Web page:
Most Jewish holidays are tied to an event in our people’s past. Pesach commemorates the exodus from Egypt. Sukkot recalls our wandering in the Sinai desert while dwelling in temporary shelters. Chanukah exults in the victory of the Maccabees. Purim celebrates the triumph of Jews in ancient Persia against the wicked Haman.
But the Jewish philosopher Franz Rosenzweig teaches us that Rosh Hashanah and Yom Kippur are not holy days connected to an event in the past. They are, in fact, ahistorical.
The themes for the High Holy Days are eternal. Rosh Hashanah and Yom Kippur compel us to ask: Who am I? What is my relationship to God? Have I been good to other people? If not, from whom do I need to ask forgiveness?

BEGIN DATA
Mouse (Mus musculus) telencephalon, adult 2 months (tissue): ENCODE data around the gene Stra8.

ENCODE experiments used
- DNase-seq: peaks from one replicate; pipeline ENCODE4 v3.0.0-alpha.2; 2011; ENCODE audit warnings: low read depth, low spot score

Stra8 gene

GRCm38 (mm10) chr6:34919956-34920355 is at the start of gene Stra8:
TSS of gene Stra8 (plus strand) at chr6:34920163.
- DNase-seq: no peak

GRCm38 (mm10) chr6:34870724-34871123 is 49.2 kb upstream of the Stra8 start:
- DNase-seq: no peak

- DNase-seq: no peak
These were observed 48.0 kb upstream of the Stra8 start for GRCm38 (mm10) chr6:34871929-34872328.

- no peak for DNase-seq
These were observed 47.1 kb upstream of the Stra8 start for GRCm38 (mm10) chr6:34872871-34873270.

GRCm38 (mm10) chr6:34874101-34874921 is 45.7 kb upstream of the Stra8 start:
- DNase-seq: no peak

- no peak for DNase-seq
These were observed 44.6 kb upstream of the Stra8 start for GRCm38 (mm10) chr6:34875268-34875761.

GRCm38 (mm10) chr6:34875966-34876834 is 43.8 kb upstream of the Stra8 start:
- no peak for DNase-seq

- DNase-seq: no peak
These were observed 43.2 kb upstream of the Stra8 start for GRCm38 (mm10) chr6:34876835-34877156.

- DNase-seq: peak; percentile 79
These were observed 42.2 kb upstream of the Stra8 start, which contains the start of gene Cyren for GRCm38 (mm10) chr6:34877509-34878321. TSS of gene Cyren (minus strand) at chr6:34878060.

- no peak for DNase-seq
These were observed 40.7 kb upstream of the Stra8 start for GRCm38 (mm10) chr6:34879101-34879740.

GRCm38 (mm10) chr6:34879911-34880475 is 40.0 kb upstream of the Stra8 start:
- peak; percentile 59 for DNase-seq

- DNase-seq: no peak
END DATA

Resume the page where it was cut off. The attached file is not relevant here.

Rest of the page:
We examine our actions from the past year in order to set ourselves on a better path for the New Year. During the Days of Awe we ponder: Where am I headed in my life? What new directions do I desire to take? What actions can I take to create a more beautiful world for my descendants?
This month of Elul and the coming High Holy Days are a time for introspection. What gives us strength is the knowledge that we are not alone as we engage in reflection. In the company of friends and in the context of community, we find insight and support. As members of this sacred congregation, let us seek together to bring forward a New Year of blessings and peace.